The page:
Laowa (Venus) 15mm F4 1:1 Wide Macro
New lens with wide-angle macro and perspective control
By K David in Third-Party Announcements on Jun 26, 2015
Last September we saw a unique new lens from Venus Optics: the 60mm F2.8 macro lens with 2:1 magnification. At the time, Venus announced they were working on a wide-angle macro lens. That later lens has arrived as the Laowa 15mm F4 1:1 Wide-angle Perspective-control Lens. This lens allows 1:1 macro magnification while preserving the look of a wide-angle image, and is another first for any 35mm lens maker.e
Venus Optics, the English-speaker-friendly name for Anhui Chang Geng Optical Technology Company Limited, announced the widest-ever 1:1 macro lens last week. The new lens, a 15mm F4 wide-angle, perspective-control 1:1 macro, will be available in the major mounts (Canon/Nikon/Sony/Pentax) as early as July. We've obtained a number of sample images in larger resolution than you're likely to find anywhere else.
Pricing and Availability
This lens will be distributed through eBay and Venus Optics' web shop for U.S. $479 to $499, depending on mount.
Specifications and Technical Performance
The lens boasts a fourteen-blade iris, a minimum aperture of f/32, six millimeters of shift up and down, a 110-degree field of view on full-frame camera and 85-degree field of view on an APS-C camera, and the ability to also focus at infinity. The makers note that, on full-frame cameras, when using the perspective control function, the lens will vignette. We found two sample images that appear to exhibit this.
Note the vignetting in the upper right corners. The effect is somewhat easier to see on this next photo.
The 15mm F4 WA PC 1:1 has a lot of potential, but also has a few possible warts. We'll look first at some technical specifications and then sample images. The lens has 12 elements in nine groups. These include one low-dispersion element and three extra refractive index elements.
Venus released a modulation transfer function (MTF) chart, too. That MTF chart shows a strong center sharpness and contrast with a rapid decline outside of the APS-C image area.
An APS-C sensor would end at around the 15 column. The MTF data indicates that the lens retains significant contrast throughout an APS-C image area (when perspective control is not used). The MTF chart also shows that sharpness declines rapidly as the image moves away from the center. We also note that the MTF line pairs have areas of both close proximity and large gaps, indicating that the lens is corrected (heavily in some places) for astigmatism and aberration. Also, the 15mm appears to be largely field-wave-free because the MTF lines do not wave up and down heavily.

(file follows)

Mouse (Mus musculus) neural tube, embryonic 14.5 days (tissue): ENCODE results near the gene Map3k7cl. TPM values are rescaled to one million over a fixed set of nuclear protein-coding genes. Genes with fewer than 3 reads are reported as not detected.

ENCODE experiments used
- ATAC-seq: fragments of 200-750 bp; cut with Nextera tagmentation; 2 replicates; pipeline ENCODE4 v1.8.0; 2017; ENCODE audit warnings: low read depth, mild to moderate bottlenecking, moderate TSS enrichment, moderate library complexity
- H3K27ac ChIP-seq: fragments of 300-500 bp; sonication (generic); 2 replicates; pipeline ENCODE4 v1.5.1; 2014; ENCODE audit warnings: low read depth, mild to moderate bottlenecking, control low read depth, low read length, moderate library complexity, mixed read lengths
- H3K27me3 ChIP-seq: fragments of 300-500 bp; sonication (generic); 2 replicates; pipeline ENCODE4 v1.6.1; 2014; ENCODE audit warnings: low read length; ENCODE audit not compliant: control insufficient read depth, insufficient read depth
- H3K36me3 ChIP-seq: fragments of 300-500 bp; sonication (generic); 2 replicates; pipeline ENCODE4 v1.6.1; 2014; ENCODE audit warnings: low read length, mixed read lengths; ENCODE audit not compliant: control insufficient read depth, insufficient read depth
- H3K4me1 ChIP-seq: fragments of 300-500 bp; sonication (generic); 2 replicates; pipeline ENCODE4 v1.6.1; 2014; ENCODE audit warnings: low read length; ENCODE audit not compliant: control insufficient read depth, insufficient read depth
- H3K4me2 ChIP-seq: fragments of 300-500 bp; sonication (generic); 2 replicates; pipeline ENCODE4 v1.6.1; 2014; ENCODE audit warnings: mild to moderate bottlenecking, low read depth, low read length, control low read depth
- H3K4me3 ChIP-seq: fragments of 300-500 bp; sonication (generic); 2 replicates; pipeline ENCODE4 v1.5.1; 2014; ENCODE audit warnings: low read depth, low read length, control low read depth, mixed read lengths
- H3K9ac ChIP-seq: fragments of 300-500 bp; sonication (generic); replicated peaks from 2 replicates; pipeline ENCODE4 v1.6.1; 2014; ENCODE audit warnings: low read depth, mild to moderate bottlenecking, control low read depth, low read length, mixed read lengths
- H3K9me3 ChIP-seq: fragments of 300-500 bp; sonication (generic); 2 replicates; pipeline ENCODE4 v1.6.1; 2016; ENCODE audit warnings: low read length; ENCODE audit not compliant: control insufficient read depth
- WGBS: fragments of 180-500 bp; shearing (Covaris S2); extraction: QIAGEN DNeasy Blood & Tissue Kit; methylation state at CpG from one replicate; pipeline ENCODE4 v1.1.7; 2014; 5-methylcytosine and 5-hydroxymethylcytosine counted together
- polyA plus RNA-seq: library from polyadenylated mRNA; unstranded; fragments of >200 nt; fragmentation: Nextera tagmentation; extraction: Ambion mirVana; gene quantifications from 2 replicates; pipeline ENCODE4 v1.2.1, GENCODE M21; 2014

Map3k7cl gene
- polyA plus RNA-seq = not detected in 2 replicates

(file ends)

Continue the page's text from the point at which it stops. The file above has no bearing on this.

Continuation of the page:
One thing to note about this MTF chart and this lens is that if you use the perspective control you will be altering the lens's performance and pulling the image toward the right side of the chart. That could have some nice effects if used properly, but will impair image quality outside of the focal plane.
One potential issue with this lens is that, at 1:1 magnification, the subject will be less than a half a centimeter from the front lens element. Aside from making circular polarizing filter use difficult, this makes lighting the subject without flare nearly impossible. However, it appears that Venus Optics has a solution for that.
Here they demonstrate their kraken-like flash unit with their 60mm f/2.8 2:1 macro lens. The unit has two different types of lights, a directional LED and two strobe units.
The table below presents a number of sample photos. For each photo, you can click on the image to see a larger version. Some photos with very large files can be accessed in greater resolution via a text link below the image.
Venus Optics 15mm F4 Wide-angle Perspective-control 1:1 Macro Lens Sample Images
The Venus and Pentax Users
The sample images show that the lens has a good deal of corner softness with contrast loss, as demonstrated in the MTF chart. Unfortunately, the largest available image, the tarantula, was mis-focused. The image does show that the lens' center has good sharpness, but by no means does it perform on par with Pentax and Sigma macro lenses.
That said, the Venus Optics 15mm F4 WA PC 1:1 lens does fill an interesting and previously vacant niche: wide-angle macro work. None of the sample images appear to be full 1:1 reproductions, but instead appear to be close-focus images. When, at some point, an image confirmed to be a 1:1 reproduction is released, it will be interesting to see the results at this lens' far-end magnification.
However, that may not really be the point. Lenses typically perform best within a window that does not stretch to the far end of their capabilities. If this lens allows closer, sharper focus than any other perspective-control wide-angle lens on the market, that may be enough to give it a unique market position
As with their 60mm F2.8, Venus Optics released sample video for the 15mm F4 WA PC 1:1. The video is interesting and this lens has the potential to enable some very unique videography.